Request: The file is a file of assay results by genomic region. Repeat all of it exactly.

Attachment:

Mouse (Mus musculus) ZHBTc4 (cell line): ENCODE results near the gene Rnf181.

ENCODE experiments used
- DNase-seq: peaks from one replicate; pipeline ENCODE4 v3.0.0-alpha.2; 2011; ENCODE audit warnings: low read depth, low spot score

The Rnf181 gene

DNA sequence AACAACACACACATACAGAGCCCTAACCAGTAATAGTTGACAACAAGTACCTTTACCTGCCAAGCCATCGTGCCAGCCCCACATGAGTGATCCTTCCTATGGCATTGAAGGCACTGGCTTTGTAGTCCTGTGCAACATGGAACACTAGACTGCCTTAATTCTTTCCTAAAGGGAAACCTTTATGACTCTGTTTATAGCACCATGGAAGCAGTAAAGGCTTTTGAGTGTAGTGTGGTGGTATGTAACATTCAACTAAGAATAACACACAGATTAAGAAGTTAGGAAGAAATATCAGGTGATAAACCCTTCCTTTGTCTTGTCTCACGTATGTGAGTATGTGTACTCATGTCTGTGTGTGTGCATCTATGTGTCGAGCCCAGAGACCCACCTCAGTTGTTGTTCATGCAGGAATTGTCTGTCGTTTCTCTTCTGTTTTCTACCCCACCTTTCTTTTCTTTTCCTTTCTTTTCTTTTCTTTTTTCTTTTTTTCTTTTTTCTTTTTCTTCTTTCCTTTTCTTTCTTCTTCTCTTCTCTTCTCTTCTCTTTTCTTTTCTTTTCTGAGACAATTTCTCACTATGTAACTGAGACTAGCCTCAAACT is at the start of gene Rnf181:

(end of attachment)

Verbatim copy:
Mouse (Mus musculus) ZHBTc4 (cell line): ENCODE results near the gene Rnf181.

ENCODE experiments used
- DNase-seq: peaks from one replicate; pipeline ENCODE4 v3.0.0-alpha.2; 2011; ENCODE audit warnings: low read depth, low spot score

The Rnf181 gene

DNA sequence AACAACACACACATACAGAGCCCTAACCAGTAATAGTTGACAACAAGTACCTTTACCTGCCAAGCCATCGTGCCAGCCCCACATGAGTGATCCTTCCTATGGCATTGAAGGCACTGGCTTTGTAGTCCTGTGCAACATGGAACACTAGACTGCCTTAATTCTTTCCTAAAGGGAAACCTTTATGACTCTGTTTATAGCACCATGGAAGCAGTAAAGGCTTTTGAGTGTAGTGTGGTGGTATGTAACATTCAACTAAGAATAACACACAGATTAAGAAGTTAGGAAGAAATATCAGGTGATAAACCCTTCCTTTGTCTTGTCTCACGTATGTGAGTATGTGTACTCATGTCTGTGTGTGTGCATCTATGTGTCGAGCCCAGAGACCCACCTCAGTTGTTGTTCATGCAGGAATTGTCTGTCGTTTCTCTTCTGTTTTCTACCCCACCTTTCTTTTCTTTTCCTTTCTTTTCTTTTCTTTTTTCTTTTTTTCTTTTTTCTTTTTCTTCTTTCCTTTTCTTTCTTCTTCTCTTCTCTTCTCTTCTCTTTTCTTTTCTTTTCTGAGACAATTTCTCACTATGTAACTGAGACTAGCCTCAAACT is at the start of gene Rnf181: